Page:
Tonight! Christmas Eve! Santa Claus comes to town!
Robert and Ally excited. Especially Ally. Just talked to them on the phone.
Dinner will be great! Seven fishes. Italian tradition. Last year, Lisa made it to five. Perhaps this year seven. In any event, what ever the number, Lisa’s cooking this special evening spectacular!
I started telling the story of Christmas in America yesterday. Not popular in the 1600s and 1700s. Banned in certain localities. Had to do with the pagan birth of the holiday.
This morning, three writings that had a decided impact on how we celebrate Christmas in America today. All three writings done in the first half of the 1800s.
Washington Irving one of our first great American writers. Most famous for the Legend of Sleepy Hollow and Rip Van Winkle.
Many of Irving’s writings were in the form of short stories and essays. Written over a period of years and compiled over that period of time into the Sketchbook of Geoffrey Cooper. Three short stories written in 1809: Christmas Eve, Christmas Day, and Christmas Dinner.
Wrote not as the holiday was, but as how he conceptualized it to be. A peaceful loving holiday. The work set the mood for present day Christmas. Not a pagan festival. Rather the beginning of Christmas as we know it.
In 1823 came ‘Twas the night before Christmas, when all through the house / Not a creature was stirring, not even a mouse….. The opening stanzas to A Visit From St. Nicholas. Written by Clement Clarke Moore.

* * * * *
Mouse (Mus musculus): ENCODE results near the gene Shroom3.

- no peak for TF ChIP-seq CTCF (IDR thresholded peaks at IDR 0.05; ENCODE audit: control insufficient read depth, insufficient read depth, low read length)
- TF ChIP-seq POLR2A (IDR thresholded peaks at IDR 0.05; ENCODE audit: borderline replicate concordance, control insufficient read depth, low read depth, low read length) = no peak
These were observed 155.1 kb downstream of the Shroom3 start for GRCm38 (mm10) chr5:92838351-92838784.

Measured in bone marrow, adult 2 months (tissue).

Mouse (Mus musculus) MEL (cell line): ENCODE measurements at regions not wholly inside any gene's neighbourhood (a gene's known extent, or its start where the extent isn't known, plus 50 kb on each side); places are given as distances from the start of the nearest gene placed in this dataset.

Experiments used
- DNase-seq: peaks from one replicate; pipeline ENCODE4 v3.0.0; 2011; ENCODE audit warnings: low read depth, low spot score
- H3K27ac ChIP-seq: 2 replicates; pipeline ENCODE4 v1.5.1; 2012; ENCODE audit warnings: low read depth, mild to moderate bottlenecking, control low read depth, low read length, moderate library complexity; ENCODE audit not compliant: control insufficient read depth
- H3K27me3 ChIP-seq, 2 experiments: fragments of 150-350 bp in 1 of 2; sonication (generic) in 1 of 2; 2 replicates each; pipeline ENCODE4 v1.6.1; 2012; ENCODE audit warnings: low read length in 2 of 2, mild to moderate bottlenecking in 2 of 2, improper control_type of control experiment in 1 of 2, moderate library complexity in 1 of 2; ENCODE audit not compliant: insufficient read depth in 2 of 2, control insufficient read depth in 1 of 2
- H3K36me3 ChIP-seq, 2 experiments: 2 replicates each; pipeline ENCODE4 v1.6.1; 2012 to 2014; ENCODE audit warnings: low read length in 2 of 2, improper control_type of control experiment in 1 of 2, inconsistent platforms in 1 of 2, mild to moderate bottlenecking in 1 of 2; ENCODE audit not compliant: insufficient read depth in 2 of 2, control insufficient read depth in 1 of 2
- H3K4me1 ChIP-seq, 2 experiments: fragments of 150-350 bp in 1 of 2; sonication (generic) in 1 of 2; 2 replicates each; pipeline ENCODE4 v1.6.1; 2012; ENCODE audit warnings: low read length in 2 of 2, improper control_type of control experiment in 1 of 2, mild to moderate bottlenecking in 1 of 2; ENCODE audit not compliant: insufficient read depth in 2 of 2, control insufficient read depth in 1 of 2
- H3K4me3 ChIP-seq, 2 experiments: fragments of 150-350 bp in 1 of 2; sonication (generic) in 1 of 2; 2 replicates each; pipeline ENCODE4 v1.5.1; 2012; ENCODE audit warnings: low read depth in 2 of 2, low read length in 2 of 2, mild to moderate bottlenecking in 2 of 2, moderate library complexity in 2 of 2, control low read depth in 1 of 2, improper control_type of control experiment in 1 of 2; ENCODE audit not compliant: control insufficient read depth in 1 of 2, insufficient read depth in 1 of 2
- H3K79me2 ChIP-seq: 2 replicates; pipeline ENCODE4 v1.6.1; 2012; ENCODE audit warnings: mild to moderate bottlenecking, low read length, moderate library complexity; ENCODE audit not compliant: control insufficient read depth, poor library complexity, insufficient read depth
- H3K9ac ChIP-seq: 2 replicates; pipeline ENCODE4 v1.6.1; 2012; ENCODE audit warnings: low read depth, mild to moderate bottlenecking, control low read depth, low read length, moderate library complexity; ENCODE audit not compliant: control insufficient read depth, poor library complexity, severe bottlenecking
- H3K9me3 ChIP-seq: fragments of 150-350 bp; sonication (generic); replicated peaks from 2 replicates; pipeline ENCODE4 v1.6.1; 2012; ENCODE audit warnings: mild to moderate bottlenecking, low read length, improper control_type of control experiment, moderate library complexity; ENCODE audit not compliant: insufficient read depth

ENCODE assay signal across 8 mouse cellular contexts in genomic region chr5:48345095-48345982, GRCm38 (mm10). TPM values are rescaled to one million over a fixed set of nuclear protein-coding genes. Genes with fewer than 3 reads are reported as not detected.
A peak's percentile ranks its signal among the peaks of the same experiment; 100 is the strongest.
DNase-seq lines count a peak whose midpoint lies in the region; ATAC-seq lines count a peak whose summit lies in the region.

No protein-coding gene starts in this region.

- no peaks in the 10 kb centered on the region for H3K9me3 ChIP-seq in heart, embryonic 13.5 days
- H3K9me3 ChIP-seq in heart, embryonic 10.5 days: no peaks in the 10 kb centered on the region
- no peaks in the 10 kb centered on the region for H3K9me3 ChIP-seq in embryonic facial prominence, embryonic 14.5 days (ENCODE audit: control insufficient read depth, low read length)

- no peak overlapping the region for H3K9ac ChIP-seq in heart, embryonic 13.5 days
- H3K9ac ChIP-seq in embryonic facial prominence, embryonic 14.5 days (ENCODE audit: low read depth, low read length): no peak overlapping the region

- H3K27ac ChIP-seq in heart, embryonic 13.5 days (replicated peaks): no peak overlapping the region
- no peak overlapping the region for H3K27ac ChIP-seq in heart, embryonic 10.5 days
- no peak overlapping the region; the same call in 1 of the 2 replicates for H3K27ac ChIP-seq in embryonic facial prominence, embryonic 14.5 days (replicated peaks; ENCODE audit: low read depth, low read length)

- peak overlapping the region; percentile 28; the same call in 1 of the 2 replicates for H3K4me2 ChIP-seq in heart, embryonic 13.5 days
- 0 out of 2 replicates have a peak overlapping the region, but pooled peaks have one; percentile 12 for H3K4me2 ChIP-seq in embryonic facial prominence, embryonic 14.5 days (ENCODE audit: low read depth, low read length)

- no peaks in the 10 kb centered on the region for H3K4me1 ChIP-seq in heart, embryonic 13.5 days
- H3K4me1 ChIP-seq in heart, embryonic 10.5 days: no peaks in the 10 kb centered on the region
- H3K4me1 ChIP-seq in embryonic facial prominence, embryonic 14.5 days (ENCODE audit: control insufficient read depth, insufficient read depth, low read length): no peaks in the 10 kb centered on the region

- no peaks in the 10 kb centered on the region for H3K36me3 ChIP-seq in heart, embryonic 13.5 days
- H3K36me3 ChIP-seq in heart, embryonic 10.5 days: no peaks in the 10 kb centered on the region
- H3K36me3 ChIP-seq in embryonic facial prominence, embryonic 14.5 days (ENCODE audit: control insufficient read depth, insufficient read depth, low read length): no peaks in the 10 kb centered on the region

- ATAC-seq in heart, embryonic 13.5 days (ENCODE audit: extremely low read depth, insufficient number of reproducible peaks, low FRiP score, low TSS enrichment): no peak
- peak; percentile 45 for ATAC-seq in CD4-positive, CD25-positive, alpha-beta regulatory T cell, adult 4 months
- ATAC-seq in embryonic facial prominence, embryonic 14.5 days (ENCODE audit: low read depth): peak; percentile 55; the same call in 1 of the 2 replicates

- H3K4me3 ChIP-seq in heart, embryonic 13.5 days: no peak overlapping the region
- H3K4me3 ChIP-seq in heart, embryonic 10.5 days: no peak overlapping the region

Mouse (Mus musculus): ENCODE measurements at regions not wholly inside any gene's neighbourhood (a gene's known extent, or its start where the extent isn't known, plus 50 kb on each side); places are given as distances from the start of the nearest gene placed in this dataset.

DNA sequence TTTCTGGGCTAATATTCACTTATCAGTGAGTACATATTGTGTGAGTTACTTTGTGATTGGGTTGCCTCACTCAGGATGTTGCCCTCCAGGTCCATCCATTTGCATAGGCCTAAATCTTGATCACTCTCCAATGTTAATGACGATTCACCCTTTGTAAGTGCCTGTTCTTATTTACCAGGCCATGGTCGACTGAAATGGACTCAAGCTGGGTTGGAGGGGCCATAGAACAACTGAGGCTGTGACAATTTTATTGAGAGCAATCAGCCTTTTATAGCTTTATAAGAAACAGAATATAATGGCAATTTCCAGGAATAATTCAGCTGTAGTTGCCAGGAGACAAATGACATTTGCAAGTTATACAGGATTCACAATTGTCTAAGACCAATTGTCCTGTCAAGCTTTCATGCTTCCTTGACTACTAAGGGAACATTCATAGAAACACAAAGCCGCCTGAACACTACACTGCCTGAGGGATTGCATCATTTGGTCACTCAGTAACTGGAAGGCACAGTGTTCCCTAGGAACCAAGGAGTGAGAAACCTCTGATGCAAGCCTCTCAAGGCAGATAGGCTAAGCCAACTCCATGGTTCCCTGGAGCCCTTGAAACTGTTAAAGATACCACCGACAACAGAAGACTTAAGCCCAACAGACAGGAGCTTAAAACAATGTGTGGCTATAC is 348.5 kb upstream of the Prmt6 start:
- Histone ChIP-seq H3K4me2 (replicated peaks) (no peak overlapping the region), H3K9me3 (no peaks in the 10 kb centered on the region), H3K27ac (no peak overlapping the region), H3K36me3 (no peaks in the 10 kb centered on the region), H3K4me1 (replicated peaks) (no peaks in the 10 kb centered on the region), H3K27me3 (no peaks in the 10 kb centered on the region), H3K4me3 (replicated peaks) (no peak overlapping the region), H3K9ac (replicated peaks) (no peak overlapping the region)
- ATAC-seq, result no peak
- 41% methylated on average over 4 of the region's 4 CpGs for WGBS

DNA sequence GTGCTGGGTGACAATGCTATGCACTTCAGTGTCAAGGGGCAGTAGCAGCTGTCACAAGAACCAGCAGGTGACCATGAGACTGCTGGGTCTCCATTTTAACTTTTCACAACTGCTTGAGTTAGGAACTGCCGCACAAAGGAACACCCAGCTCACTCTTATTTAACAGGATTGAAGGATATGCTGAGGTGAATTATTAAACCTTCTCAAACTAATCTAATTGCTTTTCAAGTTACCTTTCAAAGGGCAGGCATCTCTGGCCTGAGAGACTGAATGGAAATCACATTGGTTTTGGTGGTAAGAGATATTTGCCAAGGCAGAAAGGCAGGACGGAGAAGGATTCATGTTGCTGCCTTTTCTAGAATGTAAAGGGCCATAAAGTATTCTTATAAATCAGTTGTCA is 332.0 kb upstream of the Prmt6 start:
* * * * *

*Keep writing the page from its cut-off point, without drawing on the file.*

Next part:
‘A Visit From St. Nicholas was a poem. Really spelled out what our Christmas is today.
The third writing was an 1843 novel by Charles Dickens. A Christmas Carol. Scrooge, Marley’s ghost, and crippled Tim Cratchet who as Tiny Tim touched everyone’s heart.
America was on its way to today’s Christmas! Not the entire country, however. Tomorrow, Christmas in the North and South, its Civil War impact, etc.
Made a Christmas visit to Donna and Terri yesterday. Sat outside and chatted.
Terri looked good and was on a high. She had chemo in the morning. Does not affect her the first day and leaves her feeling terrific. The second day, today, will be hell. All the adverse chemo effects will hit her.
Terri has thinned down. Thirty five pounds worth. Thin is good. Not the way she is achieving it, however.
Donna is hanging in there. Doing her loving spousal thing. Her tiredness obvious. She complains not, however.
Someday, I must meet Key West’s Roger Kostmayer. He writes letters to the editor. Expresses himself via that medium and any other he can. He shares his opinion. Sometimes I agree with him, sometimes not.
Kostmayer had an interesting right on Letter to the Editor in this morning’s Key West Citizen. He asked where is the outrage over Russia’s hacking?
His final paragraph crystallized his position: “When did it become acceptable to view your neighbor as the enemy because he or she belongs to a different political party, while admiring a brutal foreign dictator who is attacking our core American institutions?”
I close on this special day with the final line of A Visit From St. Nicholas: “Happy Christmas to all, and to all a good night!”